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General News of Thursday, 11 November 2021

Source: www.ghanaweb.com

From making tin cars to manufacturing luxurious Ghanaian vehicles – The story of Ibrahim Spider

Ibrahim Spider spoke on the People & Places show play videoIbrahim Spider spoke on the People & Places show

It was a childhood dream and at 10 years, he had begun the journey to achieving this dream.

Little Ibrahim Sumaila, at the time, spent his playtime making little toy cars from empty cans. From these cars, he made a little money by selling to his friends who expressed interest.

With this mindset, he worked hard to enroll in a technical school in Tema – Don Bosco Technical Institute where he built on his knowledge in mechanical engineering.

After school, whilst working as a labourer at the Tema Habour, Sumaila also decided to help repair the faulty bicycles of his friends after he realized his ability to.

Over time, his skills grew and he decided, why not make these bicycles instead of just focusing on repairing them? That’s how his journey into mechanical engineering and the making of automotive began.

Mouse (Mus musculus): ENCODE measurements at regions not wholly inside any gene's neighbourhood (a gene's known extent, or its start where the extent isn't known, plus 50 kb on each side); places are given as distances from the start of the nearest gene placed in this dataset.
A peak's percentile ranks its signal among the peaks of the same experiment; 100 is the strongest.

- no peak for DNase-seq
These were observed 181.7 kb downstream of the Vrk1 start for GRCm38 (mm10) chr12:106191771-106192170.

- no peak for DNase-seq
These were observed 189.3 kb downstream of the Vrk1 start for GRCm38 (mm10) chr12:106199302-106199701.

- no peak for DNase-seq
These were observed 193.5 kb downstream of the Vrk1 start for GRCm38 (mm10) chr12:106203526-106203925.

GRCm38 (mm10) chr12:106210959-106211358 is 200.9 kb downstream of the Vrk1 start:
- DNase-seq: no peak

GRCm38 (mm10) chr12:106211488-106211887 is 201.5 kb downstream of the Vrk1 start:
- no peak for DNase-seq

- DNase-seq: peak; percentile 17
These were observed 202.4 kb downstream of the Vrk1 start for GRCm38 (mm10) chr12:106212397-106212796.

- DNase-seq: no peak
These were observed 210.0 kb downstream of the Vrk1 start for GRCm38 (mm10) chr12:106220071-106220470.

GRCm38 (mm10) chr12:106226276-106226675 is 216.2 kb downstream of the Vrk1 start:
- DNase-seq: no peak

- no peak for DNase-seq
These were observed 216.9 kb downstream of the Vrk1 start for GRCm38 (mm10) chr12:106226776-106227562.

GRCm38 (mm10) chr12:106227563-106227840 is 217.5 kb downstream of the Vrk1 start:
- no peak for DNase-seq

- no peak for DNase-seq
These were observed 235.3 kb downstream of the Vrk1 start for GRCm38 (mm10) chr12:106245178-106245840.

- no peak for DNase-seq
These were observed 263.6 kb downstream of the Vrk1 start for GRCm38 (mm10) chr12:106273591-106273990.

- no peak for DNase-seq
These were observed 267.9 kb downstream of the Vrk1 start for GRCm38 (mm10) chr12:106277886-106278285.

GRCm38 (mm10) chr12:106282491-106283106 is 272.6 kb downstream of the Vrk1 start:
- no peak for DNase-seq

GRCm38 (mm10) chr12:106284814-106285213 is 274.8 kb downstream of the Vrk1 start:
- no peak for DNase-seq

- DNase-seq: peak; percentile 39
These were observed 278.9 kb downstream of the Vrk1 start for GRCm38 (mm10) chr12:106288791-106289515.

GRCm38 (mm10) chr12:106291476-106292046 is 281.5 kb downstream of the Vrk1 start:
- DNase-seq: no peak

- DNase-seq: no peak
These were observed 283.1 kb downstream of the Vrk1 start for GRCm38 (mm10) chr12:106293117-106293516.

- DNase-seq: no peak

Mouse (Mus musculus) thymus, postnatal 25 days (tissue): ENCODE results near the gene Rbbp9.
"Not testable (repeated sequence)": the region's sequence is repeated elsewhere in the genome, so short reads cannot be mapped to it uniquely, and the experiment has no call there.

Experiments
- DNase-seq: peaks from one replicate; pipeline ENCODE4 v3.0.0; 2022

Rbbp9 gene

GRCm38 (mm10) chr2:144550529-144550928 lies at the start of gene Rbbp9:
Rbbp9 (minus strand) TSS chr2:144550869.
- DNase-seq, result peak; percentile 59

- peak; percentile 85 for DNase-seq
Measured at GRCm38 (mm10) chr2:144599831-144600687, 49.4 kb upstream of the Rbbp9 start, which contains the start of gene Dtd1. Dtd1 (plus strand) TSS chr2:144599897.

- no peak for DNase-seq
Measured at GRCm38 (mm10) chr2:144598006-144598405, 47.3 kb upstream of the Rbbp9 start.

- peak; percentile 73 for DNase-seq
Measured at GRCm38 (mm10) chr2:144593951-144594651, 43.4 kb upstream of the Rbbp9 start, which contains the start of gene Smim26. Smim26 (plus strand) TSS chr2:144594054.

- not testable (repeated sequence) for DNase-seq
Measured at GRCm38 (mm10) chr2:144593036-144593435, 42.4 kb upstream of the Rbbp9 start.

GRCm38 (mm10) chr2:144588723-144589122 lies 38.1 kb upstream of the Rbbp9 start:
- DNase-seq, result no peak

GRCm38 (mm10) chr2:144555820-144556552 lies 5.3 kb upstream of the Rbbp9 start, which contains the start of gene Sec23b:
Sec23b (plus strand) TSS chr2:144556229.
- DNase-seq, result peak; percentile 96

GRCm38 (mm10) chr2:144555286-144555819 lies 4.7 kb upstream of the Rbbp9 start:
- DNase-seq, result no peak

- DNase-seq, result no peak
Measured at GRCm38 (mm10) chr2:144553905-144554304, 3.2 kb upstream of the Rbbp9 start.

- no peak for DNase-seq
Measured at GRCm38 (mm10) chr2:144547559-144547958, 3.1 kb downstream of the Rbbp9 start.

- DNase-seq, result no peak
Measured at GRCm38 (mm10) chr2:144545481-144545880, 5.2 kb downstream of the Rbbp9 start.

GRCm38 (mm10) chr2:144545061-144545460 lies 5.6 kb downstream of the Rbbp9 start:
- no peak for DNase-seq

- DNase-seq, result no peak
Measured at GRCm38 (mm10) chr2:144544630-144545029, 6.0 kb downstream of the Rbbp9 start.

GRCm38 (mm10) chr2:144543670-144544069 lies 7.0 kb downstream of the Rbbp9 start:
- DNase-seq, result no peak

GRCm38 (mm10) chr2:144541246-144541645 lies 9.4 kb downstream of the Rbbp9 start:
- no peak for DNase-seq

Today, he makes go-carts, motorbicycles, bicycles among others and he does this from scraps.

Speaking to Wonder Ami Hagan on the ‘People & Places’ show on GhanaWeb TV, Sumaila narrated how he has grown his ‘Ibrahim Spider’ brand over the years with hard work and determination.



“Since I was a kid, I was doing these tin cars using this milk tin, the ones we used to play with when we were young. I started when I was 10 years old. Fortunately for me, I was even selling them at that age, to my friends at that time.

“I started with art, I used to paint and sketch, even if I use clay, I can create something beautiful.

“I got the name Ibrahim Spider from this bike that I designed myself. I made it for one of my guys, he uses the bike to distribute coilers. He went to a man and someone saw it and asked where he got it, he told him I’m at Ashaiman and the next day, we went to him and looking at the design, the name came about. I started 5 years ago to help the people around me,” he stated.

Sumaila’s dreams however are somewhat in limbo, with the lack of resources and support.

“I’m using just simple tools but the timing even for one I use so much time. If I’m resourced and using power tools and all, I think we can go far and this thing I’m doing can help reduce unemployment even in my area. Looking at my area, the crime rate, if this thing is going to be resourced well, government or private organisations, this thing can create jobs – I need a shop and power tools,” he said.

Watch the full interview below:

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